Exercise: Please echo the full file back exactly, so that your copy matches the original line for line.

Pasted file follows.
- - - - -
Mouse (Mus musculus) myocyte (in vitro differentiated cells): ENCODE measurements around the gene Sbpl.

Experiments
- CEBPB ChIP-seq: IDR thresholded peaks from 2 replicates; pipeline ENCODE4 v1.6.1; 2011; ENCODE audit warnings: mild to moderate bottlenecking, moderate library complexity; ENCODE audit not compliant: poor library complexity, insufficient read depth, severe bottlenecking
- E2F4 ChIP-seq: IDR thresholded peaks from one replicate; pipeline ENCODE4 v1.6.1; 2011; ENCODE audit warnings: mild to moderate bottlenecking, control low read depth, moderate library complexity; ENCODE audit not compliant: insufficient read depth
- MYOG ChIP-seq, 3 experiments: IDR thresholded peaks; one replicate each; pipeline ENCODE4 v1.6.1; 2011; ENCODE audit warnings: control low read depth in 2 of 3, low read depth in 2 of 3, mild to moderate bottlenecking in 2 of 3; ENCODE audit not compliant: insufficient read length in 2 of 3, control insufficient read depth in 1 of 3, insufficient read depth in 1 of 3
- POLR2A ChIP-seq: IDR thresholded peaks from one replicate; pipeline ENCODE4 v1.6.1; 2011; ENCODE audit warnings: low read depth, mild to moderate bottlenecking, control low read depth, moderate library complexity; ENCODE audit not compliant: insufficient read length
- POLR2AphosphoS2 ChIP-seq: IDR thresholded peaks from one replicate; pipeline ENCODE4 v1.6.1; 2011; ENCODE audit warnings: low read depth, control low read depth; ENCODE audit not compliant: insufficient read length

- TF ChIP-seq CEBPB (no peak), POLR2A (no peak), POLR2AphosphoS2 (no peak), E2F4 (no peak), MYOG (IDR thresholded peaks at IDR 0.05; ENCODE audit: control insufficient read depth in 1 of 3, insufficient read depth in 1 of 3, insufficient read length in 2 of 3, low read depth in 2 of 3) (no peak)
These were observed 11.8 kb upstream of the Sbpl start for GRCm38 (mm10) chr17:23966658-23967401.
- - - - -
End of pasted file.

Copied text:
Mouse (Mus musculus) myocyte (in vitro differentiated cells): ENCODE measurements around the gene Sbpl.

Experiments
- CEBPB ChIP-seq: IDR thresholded peaks from 2 replicates; pipeline ENCODE4 v1.6.1; 2011; ENCODE audit warnings: mild to moderate bottlenecking, moderate library complexity; ENCODE audit not compliant: poor library complexity, insufficient read depth, severe bottlenecking
- E2F4 ChIP-seq: IDR thresholded peaks from one replicate; pipeline ENCODE4 v1.6.1; 2011; ENCODE audit warnings: mild to moderate bottlenecking, control low read depth, moderate library complexity; ENCODE audit not compliant: insufficient read depth
- MYOG ChIP-seq, 3 experiments: IDR thresholded peaks; one replicate each; pipeline ENCODE4 v1.6.1; 2011; ENCODE audit warnings: control low read depth in 2 of 3, low read depth in 2 of 3, mild to moderate bottlenecking in 2 of 3; ENCODE audit not compliant: insufficient read length in 2 of 3, control insufficient read depth in 1 of 3, insufficient read depth in 1 of 3
- POLR2A ChIP-seq: IDR thresholded peaks from one replicate; pipeline ENCODE4 v1.6.1; 2011; ENCODE audit warnings: low read depth, mild to moderate bottlenecking, control low read depth, moderate library complexity; ENCODE audit not compliant: insufficient read length
- POLR2AphosphoS2 ChIP-seq: IDR thresholded peaks from one replicate; pipeline ENCODE4 v1.6.1; 2011; ENCODE audit warnings: low read depth, control low read depth; ENCODE audit not compliant: insufficient read length

- TF ChIP-seq CEBPB (no peak), POLR2A (no peak), POLR2AphosphoS2 (no peak), E2F4 (no peak), MYOG (IDR thresholded peaks at IDR 0.05; ENCODE audit: control insufficient read depth in 1 of 3, insufficient read depth in 1 of 3, insufficient read length in 2 of 3, low read depth in 2 of 3) (no peak)
These were observed 11.8 kb upstream of the Sbpl start for GRCm38 (mm10) chr17:23966658-23967401.